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Implementing a Peer-to-Peer Bonus System

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Writing for Forbes Jurgen Appelo, CEO at Happy Melly and author of the book Management 3.0, describes a peer-to- peer bonus system. He says that in a business that depends on collaboration, you should receive your bonus from your colleagues (not from your manager) with a peer-to-peer bonus system.

Jurgen mentions that his team members are supporting, evaluating and crediting each other continuously.

I know of only one kind of observer that can give you a reasonable assessment of everyone’s individual performance, with a good chance of keeping people happy. It’s not the manager; it’s not the person himself; and it’s definitely not some complicated scorecard of metrics that, in any kind of creative job, is always easy to manipulate.

The best assessor is the collective intelligence of the crowd.

John Quinn on Bonusly, wrote about Google’s peer-to-peer bonus system.

Google employs multiple award systems to motivate employees and perhaps the most notable is their peer-to-peer recognition program. This program allows Google employees to proactively recognize their peers for doing something big or small that goes above and beyond the call of duty. Peers often reward an activity that would have gone completely unnoticed by managers.

According to the Zappos blog, In the Zappos Family, peer-to-peer employee rewards programs help build a positive team spirit. Zapponians have the chance to acknowledge others who are excellent examples of the culture and have done a super awesome job.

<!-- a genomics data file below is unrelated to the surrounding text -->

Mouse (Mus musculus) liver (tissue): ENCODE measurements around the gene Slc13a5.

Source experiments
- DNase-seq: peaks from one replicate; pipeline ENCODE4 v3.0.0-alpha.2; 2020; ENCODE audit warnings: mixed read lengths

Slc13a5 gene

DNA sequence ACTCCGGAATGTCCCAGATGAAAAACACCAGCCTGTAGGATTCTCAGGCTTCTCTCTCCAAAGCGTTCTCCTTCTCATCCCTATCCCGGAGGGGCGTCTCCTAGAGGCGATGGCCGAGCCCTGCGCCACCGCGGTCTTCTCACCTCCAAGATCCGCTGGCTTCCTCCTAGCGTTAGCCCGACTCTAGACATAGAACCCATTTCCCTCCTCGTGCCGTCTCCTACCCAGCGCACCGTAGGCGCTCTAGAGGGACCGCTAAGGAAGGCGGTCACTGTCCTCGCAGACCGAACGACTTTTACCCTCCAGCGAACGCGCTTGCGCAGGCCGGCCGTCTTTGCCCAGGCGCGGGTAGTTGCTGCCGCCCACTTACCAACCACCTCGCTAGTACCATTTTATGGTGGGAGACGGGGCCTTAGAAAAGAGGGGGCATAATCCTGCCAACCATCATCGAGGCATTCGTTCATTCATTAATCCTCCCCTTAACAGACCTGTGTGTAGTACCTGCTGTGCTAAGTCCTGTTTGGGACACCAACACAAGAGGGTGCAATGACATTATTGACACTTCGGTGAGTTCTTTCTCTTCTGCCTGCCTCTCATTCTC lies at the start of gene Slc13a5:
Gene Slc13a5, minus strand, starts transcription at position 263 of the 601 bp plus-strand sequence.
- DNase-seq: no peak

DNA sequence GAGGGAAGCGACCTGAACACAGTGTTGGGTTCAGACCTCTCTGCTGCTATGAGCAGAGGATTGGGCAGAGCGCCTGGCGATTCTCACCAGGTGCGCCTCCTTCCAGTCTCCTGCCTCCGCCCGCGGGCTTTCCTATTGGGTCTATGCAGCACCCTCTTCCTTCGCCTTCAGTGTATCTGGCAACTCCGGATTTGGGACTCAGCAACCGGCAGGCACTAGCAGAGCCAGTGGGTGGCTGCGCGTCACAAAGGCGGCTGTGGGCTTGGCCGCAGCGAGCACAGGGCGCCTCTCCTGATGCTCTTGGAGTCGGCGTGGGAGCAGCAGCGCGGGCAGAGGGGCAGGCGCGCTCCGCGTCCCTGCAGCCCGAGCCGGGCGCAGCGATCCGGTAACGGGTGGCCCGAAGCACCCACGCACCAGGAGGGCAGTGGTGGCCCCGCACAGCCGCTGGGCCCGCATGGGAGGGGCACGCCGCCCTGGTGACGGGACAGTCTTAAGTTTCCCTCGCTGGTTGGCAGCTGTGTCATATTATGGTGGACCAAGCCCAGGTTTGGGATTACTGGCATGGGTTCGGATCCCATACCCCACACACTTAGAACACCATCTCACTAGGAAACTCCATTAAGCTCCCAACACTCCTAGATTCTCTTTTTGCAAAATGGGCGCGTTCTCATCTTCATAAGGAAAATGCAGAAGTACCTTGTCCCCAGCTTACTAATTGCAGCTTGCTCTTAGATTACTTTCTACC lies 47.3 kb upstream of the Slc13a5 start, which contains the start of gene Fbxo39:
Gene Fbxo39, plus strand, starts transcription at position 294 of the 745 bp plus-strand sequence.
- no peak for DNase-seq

As per Appelo's model, the main principles of peer-to-peer credit system are:

  • Management takes care of the budget, but not the individual distribution.
  • Workers take care of the distribution, but they cannot credit themselves.
  • Evaluations happen at a micro-level, so there’s opportunity to iterate and adapt

I use merit money as a catch-all term for all variants of iterative crowdsourced bonuses, because the money that people earn is a direct result of their merits, from the perspective of their peers.

Four of Zappos’ employee reward programs are:    

  1. Zollar Program  - Employees can earn Zollars or "Zappos dollars" for participating in training by answering questions or volunteering to help out. This play money can be used to redeem Zappos branded schwag, such as a gym bag, desk fan, or water bottle, which is only sold through the company’s internal Zollar Store.
  2. Master of WOW Parking - Another way to recognize a Zapponian is to award them the “Master of WOW Parking.” "It’s hot here in Vegas," the blog post explains, "and getting a covered parking spot closest to the entrance at one of our three buildings for a week is a treat."
  3. Co-worker Bonus Program - Employees can reward each other with a $50 co-worker bonus. 
  4. Hero Award - The Zappos HERO Award works in conjunction with the Coworker Bonus Program. A Zappos HERO is an employee who embraces the core values to the fullest and lives to deliver wow to their fellow Zapponians. Heroes are nominated by employees and chosen by the leadership team which is made up of all the heads of departments along with the CEO, CFO, and “no title.”

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